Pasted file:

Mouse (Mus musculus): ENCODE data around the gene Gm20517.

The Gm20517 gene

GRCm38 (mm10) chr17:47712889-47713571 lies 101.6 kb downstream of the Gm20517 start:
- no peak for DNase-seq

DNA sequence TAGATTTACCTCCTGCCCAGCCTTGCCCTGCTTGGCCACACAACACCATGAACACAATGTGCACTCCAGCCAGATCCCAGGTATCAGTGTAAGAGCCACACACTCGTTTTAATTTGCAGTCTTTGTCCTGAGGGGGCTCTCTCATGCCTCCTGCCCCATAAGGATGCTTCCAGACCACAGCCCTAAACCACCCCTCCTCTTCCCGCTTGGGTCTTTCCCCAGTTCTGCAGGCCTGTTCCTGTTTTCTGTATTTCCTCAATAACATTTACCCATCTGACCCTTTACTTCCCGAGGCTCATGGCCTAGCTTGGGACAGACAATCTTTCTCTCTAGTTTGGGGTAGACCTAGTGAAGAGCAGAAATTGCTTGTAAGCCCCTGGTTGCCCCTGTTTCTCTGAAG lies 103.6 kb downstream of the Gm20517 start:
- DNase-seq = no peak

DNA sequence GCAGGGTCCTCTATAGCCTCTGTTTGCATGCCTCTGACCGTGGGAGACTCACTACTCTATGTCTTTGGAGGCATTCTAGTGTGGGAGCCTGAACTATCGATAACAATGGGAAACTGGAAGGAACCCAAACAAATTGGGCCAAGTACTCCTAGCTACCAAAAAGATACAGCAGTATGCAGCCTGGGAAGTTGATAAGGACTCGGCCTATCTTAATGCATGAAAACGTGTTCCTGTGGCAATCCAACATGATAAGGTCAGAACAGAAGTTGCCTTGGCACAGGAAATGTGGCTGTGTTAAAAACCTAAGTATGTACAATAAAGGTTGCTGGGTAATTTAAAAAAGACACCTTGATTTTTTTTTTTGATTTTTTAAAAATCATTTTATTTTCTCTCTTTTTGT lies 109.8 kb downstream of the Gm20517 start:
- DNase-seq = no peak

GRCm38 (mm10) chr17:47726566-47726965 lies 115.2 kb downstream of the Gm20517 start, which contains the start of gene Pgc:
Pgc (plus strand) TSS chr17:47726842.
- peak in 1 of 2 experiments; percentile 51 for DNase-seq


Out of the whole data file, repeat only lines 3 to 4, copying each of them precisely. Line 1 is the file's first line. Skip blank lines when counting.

GRCm38 (mm10) chr17:47712889-47713571 lies 101.6 kb downstream of the Gm20517 start:
- no peak for DNase-seq